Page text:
Tag Archives: fishing stories

Reeling in the fishermen

This week at the Carrot Ranch, Charli Mills challenged writers to In 99 words (no more, no less) write a fish tale. It can be about fishing from any angle, about those who fish, or what might be caught. Go where the prompt leads.

I cast my net hoping to catch an idea.

Would I share some fish-themed picture books? For example:

The Little Fish that Got Away by Bernadine Cook and Corbett Johnson

The Little Fish that Got Away, written by Bernadine Cook and illustrated by Crockett Johnson

one fish two fish by Dr Seuss

One Fish Two Fish Red Fish Blue Fish, by Dr. Seuss

The rainbow fish by Marcus Pfister

The Rainbow Fish, by Marcus Pfister

Would I consider rhyming words?

dish

fish

squish

swish

wish

fish on a dish rhyming words

Perhaps a childhood skipping game?

Fish, Fish,

Come into the dish.

Fish, Fish,

Turn around in the dish.

Fish, Fish,

Touch the bottom of the dish.

Fish Fish, run out of the dish.

Fish fish come into the dish skipping game

Fishy sayings?

something fishy going on around here

Sounds or smells fishy

A fish out of water

A dead fish handshake

Fell for it, hook, line and sinker

Plenty of fish in the ocean

Or maybe a childhood story?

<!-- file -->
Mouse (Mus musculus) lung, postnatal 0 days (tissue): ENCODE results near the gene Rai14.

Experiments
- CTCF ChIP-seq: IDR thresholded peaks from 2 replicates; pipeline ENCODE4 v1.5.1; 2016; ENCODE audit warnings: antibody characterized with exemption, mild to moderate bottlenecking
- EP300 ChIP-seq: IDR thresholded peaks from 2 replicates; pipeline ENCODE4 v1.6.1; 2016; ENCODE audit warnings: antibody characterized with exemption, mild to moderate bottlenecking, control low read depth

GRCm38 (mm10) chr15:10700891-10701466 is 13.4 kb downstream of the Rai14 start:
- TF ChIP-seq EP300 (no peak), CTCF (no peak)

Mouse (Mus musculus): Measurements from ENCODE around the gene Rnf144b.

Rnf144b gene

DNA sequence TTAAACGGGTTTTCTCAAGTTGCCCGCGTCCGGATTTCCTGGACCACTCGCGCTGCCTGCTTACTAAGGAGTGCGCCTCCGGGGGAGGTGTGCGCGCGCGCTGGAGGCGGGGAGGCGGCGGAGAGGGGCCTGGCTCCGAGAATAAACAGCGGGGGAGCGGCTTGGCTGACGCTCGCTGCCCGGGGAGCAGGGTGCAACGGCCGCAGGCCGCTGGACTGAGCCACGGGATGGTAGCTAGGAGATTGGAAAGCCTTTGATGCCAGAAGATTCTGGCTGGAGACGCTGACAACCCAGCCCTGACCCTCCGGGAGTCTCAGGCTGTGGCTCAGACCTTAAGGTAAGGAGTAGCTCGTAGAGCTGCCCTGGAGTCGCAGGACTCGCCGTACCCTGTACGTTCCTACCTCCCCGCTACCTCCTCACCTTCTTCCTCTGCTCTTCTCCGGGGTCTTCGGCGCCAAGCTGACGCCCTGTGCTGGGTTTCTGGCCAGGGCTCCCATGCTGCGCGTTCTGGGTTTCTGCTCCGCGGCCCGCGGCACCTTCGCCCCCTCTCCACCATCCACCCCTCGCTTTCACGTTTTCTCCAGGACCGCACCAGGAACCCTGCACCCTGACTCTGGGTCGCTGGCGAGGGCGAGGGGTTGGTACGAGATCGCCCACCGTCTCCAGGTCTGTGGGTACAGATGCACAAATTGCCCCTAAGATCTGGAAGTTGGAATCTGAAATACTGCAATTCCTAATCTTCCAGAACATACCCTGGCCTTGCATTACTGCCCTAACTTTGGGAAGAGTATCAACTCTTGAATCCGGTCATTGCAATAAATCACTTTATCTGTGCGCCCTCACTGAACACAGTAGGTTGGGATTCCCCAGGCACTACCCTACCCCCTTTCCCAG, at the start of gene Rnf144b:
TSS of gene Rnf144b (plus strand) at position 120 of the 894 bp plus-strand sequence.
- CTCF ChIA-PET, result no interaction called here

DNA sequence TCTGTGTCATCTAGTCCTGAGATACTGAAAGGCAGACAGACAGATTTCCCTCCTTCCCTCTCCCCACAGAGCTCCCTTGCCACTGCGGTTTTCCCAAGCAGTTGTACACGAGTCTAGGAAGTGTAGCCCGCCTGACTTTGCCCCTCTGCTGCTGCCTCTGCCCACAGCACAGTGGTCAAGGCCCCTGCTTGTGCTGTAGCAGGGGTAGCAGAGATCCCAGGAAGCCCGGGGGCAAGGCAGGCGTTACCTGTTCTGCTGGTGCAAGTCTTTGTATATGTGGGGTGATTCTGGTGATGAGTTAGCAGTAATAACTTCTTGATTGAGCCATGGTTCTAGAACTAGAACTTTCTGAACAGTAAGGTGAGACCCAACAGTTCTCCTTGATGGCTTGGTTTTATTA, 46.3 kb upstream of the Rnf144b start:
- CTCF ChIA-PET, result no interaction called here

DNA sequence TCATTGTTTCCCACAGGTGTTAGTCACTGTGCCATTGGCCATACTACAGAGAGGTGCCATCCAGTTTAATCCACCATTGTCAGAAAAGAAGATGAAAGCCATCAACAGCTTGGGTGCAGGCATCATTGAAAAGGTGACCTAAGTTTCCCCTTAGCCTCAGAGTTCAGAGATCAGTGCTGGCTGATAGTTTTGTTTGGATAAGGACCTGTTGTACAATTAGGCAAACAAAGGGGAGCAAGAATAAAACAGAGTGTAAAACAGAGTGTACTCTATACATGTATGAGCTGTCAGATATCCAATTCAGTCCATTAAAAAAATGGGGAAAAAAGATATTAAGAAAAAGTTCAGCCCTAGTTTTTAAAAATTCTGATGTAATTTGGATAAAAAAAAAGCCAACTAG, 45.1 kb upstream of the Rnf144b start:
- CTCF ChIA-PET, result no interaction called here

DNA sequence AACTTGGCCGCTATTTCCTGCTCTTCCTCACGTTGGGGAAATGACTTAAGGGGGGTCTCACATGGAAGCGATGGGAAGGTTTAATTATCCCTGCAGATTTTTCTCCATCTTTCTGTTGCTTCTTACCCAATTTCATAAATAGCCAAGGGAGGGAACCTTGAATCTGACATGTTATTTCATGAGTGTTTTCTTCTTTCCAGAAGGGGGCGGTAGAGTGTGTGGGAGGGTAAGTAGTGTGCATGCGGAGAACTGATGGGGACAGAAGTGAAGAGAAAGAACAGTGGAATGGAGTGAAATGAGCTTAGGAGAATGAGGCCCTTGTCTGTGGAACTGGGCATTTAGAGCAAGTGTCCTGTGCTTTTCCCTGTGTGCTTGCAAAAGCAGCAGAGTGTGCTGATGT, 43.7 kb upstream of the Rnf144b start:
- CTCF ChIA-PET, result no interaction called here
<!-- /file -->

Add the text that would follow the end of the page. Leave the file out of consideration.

When I was a child, my father fished a lot in his spare time. As well as being a cheap way of feeding his large family, he probably enjoyed getting out on the water in his rowboat for some peace. When the fishing was good, it could be on the menu twice a day, seven days a week. Exaggerations, maybe, but sometimes it seemed that way.

I did accompany him once. Neither of us caught anything edible. I caught a knotty eel, a tiny trumpeter and a desire to never go fishing again. I never have. Catching words is much more to my taste.

For my response to Charli’s prompt, I have gone with a story from my childhood. It incorporates some of the ideas that got caught in the net. I hope you like it.

Reeling in the fishermen

She sat by the window watching as the invisible painter coloured the morning sky. These moments lost in waking dreams, with the youngest of her brood suckling quietly, were precious. Slamming car doors and laughter interrupted the silence but not her thoughts. An occasional word invaded her consciousness…haul, fishing, catch. Wait—her man, a fisherman, was home. The night was not conducive to fishing. She leaned forward. Two dark figures unloaded a ute. They had neither lines nor nets, and it sure wasn’t fish in those boxes. “Fisherman, eh?” she thought as she dialled the local police. “You’re hooked.”

Thank you blog post

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